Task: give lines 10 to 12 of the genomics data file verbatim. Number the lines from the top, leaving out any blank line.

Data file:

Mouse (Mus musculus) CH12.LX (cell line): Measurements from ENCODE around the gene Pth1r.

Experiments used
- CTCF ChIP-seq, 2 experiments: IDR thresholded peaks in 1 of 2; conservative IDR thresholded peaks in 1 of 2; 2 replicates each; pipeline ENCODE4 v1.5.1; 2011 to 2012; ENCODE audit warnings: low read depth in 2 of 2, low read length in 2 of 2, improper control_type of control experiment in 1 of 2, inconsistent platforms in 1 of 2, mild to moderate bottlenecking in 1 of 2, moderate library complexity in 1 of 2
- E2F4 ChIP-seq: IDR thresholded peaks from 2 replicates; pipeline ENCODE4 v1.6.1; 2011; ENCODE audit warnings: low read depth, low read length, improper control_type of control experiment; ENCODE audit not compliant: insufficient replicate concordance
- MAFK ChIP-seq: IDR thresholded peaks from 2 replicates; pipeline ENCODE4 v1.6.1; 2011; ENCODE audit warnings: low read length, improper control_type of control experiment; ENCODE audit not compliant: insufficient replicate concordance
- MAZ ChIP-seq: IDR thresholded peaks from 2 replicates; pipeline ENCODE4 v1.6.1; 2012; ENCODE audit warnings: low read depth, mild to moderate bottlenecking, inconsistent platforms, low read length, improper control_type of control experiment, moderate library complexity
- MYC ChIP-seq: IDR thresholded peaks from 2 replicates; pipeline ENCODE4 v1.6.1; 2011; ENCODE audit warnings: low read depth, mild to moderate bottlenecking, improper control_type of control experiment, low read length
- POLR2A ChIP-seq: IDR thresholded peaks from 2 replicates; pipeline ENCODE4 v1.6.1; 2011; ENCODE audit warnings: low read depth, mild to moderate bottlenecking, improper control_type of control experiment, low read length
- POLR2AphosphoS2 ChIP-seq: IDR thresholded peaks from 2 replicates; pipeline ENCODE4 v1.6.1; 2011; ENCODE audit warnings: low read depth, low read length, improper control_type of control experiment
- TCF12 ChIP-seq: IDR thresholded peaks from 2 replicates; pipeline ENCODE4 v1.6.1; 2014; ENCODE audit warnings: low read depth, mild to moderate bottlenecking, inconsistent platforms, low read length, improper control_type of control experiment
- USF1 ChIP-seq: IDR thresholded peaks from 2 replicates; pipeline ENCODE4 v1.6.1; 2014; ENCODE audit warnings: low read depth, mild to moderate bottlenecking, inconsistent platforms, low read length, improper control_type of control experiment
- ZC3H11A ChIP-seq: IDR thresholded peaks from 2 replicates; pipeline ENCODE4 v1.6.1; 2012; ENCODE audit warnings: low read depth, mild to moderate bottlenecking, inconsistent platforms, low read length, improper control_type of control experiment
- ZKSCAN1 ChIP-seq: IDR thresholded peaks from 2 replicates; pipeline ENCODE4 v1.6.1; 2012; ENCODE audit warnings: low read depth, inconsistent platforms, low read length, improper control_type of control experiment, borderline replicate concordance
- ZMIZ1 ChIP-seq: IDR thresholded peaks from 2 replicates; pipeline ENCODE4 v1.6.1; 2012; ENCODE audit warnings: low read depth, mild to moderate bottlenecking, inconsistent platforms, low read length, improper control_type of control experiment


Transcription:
- TCF12 ChIP-seq: IDR thresholded peaks from 2 replicates; pipeline ENCODE4 v1.6.1; 2014; ENCODE audit warnings: low read depth, mild to moderate bottlenecking, inconsistent platforms, low read length, improper control_type of control experiment
- USF1 ChIP-seq: IDR thresholded peaks from 2 replicates; pipeline ENCODE4 v1.6.1; 2014; ENCODE audit warnings: low read depth, mild to moderate bottlenecking, inconsistent platforms, low read length, improper control_type of control experiment
- ZC3H11A ChIP-seq: IDR thresholded peaks from 2 replicates; pipeline ENCODE4 v1.6.1; 2012; ENCODE audit warnings: low read depth, mild to moderate bottlenecking, inconsistent platforms, low read length, improper control_type of control experiment